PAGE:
Psilocybe Cubensis for sale
Individuals use psilocybin as a recreational drug. It provides feelings of euphoria and sensory distortion that are common to hallucinogenic drugs, such as LSD. Psilocybe Cubensis for sale
Researchers at John’s Hopkins Center for Psychedelic and Consciousness Research published a landmark study in 2006 on the safety and positive effects of psilocybin.
In October 2020, Oregon became the first state to legalize psilocybin. This allows for a 2-year period to consider regulatory and prescribing requirements.
Although medical bodies do not consider psilocybin to be an addictive substance, users can experience disturbing hallucinations, anxiety, and panic from using the drug. Psilocybe Cubensis for sale
If you’ve eaten psilocybin mushrooms, but had no idea what species it was, chances are it was a strain of Psilocybe cubensis. That’s because “cubes” are the easiest magic mushroom to cultivate indoors, and since the ’70s, there have been a few pivotal books teaching hobby growers how to do so, including Terence and Dennis McKenna’s, Psilocybin: The Magic Mushroom Grower’s Guide. In fact, due to decades of selective home breeding, there are now 60 different strains of P. cubensis, like Golden Teachers, B+, Penis Envy Mushrooms, and Pink Buffalo. In clinical trials looking at the potential of psilocybin to treat mental health conditions, subjects actually receive isolated, synthetic psilocybin, rather than the whole mushroom, so we don’t actually have any rigorous data on the differences between all the magic mushrooms for healing purposes. Psilocybe Cubensis for sale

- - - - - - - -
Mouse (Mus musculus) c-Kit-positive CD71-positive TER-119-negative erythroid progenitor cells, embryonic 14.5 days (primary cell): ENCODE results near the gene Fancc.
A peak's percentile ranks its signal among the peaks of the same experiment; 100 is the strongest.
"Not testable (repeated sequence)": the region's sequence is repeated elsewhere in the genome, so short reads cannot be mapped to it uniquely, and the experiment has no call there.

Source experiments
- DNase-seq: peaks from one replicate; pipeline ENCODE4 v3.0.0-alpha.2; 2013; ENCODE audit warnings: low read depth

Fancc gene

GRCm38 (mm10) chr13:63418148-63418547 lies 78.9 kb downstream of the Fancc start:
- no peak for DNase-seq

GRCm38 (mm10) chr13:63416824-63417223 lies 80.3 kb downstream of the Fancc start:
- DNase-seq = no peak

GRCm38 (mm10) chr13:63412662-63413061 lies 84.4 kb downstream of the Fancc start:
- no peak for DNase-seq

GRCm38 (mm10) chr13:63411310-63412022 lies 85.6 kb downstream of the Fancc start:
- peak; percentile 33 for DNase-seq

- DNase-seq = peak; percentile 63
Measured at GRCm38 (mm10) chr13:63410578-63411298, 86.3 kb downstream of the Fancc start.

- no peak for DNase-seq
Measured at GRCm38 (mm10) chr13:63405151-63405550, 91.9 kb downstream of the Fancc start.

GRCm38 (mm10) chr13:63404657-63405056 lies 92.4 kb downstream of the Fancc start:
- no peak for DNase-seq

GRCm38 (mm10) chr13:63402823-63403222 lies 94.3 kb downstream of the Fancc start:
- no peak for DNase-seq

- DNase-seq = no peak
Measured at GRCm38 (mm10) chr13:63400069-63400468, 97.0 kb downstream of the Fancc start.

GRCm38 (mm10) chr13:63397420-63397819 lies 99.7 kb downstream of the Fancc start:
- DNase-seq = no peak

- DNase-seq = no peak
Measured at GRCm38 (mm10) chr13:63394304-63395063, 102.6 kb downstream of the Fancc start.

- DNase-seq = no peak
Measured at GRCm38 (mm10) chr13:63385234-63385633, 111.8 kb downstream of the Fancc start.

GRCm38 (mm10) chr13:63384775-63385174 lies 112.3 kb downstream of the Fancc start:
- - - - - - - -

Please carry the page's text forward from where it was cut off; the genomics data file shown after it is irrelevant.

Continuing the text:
Personal-scale cultivation of Psilocybe cubensis mushrooms ranges from the relatively simple and small-scale PF Tek and other “cake” methods, that produce a limited amount of mushrooms, to advanced techniques utilizing methods of professional mushroom cultivators. These advanced methods require a greater investment of time, money, and knowledge, but reward the diligent cultivator with far larger and much more consistent harvests. Psilocybe Cubensis for sale
Terence McKenna and his brother Dennis made Psilocybe cubensis particularly famous when they published Psilocybin: The Magic Mushroom Grower’s Guide in the 1970s upon their return from the Amazon rainforest, having deduced new methods (based on pre-existing techniques) for growing psilocybin mushrooms and assuring their audience that Psilocybe cubensis were amongst the easiest psilocybin-containing mushrooms to cultivate. Psilocybe Cubensis for sale
New trials have shown the drug psilocybin to be highly effective in treating depression, with Oakland the latest US city to in effect decriminalise it last week. Some researchers say it could become ‘indefensible’ to ignore the evidence – but how would it work as a reliable treatment? Psilocybe Cubensis for sale